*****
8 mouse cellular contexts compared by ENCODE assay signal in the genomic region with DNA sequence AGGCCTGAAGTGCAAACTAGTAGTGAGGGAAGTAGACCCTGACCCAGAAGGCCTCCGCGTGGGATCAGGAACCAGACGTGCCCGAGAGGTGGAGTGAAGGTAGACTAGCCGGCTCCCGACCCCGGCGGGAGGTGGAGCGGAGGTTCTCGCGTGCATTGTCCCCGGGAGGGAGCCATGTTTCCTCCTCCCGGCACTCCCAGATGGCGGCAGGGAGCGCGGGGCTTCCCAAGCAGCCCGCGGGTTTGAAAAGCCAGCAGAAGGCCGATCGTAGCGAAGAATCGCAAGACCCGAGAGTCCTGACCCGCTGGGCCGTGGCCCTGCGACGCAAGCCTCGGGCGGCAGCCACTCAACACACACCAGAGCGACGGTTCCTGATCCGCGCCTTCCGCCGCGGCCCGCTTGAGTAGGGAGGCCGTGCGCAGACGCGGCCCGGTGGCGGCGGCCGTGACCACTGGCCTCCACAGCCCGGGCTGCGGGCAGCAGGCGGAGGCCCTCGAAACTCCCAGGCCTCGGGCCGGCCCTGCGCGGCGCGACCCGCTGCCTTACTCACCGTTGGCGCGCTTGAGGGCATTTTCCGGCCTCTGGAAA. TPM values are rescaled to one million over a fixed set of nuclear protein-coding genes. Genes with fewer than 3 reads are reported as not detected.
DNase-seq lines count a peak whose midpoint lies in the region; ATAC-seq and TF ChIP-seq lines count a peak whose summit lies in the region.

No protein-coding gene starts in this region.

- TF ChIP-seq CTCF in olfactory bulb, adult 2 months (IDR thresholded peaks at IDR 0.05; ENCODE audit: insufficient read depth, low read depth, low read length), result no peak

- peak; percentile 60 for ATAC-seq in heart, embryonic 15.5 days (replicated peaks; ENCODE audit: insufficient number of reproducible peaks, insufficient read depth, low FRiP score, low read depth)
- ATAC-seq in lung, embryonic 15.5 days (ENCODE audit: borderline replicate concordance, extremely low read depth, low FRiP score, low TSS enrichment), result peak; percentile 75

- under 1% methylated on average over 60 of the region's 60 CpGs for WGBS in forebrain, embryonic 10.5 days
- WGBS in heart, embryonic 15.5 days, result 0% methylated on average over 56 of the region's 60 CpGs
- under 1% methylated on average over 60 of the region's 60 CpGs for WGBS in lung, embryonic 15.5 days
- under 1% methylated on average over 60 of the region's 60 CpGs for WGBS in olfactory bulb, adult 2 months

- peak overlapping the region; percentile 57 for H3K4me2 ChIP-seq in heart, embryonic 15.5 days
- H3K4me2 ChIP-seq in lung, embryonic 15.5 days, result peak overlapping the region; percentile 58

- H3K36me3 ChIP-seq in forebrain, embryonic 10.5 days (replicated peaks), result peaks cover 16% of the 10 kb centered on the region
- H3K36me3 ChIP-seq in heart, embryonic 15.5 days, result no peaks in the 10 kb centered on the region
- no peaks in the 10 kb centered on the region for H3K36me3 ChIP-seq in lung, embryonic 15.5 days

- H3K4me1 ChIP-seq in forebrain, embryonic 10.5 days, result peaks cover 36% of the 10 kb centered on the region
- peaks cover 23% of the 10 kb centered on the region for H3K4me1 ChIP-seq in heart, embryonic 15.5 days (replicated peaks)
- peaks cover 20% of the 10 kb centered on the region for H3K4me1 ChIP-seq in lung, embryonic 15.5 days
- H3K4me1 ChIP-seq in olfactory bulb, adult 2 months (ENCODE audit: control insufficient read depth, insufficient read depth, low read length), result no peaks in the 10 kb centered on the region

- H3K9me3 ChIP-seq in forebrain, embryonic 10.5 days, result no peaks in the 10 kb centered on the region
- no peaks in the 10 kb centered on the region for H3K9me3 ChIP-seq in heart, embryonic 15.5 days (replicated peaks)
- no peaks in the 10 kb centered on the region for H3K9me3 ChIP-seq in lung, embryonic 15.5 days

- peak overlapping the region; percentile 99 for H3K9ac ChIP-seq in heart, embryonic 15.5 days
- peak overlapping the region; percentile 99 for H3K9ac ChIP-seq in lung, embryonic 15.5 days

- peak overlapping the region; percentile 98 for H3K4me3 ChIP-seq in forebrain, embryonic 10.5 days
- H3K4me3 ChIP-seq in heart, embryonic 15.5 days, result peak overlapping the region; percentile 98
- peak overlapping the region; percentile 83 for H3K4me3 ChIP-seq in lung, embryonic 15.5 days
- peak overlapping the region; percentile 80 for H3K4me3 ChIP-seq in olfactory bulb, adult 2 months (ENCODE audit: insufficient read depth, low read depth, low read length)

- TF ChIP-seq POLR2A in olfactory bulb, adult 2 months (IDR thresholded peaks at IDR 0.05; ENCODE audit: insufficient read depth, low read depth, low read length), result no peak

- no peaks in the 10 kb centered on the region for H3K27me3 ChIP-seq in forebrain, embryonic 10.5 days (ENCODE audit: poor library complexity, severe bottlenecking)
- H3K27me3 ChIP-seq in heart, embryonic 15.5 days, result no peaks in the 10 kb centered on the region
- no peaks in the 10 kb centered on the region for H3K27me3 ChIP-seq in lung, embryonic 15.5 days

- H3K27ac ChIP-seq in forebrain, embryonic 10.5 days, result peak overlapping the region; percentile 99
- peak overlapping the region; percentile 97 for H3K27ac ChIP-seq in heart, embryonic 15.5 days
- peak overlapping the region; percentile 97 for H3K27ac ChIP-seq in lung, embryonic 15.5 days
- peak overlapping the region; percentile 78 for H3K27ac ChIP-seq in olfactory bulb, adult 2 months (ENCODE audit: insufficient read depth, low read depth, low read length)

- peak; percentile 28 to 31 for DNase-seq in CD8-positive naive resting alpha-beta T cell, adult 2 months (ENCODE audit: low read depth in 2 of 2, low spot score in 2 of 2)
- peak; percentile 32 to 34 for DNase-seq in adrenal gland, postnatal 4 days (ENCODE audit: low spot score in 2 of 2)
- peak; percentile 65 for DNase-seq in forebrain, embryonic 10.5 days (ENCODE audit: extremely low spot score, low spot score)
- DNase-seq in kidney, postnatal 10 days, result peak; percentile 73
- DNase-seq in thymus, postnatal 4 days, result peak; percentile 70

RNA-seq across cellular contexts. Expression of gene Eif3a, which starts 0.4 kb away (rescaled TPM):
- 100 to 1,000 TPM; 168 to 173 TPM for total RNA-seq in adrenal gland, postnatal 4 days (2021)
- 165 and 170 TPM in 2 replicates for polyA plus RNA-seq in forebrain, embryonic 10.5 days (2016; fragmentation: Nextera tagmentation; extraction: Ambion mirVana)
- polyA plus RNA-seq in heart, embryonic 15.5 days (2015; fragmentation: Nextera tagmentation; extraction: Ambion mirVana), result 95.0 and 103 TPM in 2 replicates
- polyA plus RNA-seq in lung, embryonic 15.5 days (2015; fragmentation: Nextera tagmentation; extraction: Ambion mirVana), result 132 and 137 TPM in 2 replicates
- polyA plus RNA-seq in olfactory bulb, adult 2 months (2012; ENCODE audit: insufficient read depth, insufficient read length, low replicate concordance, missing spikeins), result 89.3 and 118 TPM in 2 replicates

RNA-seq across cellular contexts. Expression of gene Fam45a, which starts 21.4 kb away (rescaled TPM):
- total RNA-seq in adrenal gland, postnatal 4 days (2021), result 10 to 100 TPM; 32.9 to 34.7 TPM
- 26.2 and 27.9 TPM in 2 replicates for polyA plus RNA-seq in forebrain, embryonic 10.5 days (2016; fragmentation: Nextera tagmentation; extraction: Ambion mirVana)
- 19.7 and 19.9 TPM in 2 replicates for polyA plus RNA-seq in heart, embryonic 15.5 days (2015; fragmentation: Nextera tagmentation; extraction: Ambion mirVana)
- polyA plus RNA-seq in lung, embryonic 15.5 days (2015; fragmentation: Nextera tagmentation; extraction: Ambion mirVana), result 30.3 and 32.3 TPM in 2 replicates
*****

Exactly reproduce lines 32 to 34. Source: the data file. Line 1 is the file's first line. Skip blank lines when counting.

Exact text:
- no peaks in the 10 kb centered on the region for H3K27me3 ChIP-seq in lung, embryonic 15.5 days

- H3K27ac ChIP-seq in forebrain, embryonic 10.5 days, result peak overlapping the region; percentile 99
- peak overlapping the region; percentile 97 for H3K27ac ChIP-seq in heart, embryonic 15.5 days